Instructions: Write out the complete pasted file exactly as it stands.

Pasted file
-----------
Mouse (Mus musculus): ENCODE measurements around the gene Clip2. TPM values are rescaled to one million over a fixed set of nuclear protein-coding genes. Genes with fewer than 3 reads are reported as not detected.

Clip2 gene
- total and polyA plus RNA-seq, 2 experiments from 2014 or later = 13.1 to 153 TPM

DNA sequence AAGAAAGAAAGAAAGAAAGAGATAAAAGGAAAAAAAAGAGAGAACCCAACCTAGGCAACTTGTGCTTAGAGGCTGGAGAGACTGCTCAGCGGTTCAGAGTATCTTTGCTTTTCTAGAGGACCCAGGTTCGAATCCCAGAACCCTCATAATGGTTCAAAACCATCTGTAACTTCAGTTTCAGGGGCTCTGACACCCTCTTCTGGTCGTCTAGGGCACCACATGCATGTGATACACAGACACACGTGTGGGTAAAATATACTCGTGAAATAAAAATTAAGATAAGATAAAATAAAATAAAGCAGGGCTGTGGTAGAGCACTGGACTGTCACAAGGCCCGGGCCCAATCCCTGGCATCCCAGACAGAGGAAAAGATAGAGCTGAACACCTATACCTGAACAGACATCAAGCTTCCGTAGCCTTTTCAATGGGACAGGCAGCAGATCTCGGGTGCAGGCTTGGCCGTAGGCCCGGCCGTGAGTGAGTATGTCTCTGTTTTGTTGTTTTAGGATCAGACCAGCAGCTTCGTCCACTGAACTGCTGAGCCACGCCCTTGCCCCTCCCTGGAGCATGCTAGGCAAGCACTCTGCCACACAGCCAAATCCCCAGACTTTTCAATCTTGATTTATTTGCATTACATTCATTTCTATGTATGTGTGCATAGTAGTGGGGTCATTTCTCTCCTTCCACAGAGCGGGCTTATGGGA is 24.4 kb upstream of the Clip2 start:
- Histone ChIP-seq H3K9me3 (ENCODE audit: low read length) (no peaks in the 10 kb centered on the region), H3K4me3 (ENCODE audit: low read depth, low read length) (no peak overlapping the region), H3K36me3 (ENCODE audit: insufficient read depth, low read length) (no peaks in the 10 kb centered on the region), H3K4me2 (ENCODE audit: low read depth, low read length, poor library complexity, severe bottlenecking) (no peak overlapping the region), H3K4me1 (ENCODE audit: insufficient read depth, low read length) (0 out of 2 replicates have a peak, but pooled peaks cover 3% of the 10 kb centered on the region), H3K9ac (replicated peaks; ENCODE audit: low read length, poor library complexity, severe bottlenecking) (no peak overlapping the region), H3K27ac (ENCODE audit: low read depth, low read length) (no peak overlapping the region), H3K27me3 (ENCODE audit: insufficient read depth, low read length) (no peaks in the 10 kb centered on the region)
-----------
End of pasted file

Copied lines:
Mouse (Mus musculus): ENCODE measurements around the gene Clip2. TPM values are rescaled to one million over a fixed set of nuclear protein-coding genes. Genes with fewer than 3 reads are reported as not detected.

Clip2 gene
- total and polyA plus RNA-seq, 2 experiments from 2014 or later = 13.1 to 153 TPM

DNA sequence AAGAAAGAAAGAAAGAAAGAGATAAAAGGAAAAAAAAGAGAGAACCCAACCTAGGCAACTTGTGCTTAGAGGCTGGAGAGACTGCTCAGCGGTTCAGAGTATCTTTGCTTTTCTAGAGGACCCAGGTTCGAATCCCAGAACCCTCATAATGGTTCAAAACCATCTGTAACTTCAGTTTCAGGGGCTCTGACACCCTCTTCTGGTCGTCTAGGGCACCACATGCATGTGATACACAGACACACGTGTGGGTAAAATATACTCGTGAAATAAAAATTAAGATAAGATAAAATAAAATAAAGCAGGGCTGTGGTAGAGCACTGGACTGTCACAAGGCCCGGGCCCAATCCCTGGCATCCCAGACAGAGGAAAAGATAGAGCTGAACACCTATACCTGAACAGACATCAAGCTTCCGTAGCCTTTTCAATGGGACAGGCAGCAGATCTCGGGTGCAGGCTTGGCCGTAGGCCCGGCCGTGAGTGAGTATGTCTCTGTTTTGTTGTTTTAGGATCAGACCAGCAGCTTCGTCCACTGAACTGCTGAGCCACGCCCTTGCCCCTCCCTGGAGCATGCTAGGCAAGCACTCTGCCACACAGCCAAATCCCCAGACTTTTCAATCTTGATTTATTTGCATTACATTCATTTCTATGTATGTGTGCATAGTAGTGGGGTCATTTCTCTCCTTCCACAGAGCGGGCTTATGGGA is 24.4 kb upstream of the Clip2 start:
- Histone ChIP-seq H3K9me3 (ENCODE audit: low read length) (no peaks in the 10 kb centered on the region), H3K4me3 (ENCODE audit: low read depth, low read length) (no peak overlapping the region), H3K36me3 (ENCODE audit: insufficient read depth, low read length) (no peaks in the 10 kb centered on the region), H3K4me2 (ENCODE audit: low read depth, low read length, poor library complexity, severe bottlenecking) (no peak overlapping the region), H3K4me1 (ENCODE audit: insufficient read depth, low read length) (0 out of 2 replicates have a peak, but pooled peaks cover 3% of the 10 kb centered on the region), H3K9ac (replicated peaks; ENCODE audit: low read length, poor library complexity, severe bottlenecking) (no peak overlapping the region), H3K27ac (ENCODE audit: low read depth, low read length) (no peak overlapping the region), H3K27me3 (ENCODE audit: insufficient read depth, low read length) (no peaks in the 10 kb centered on the region)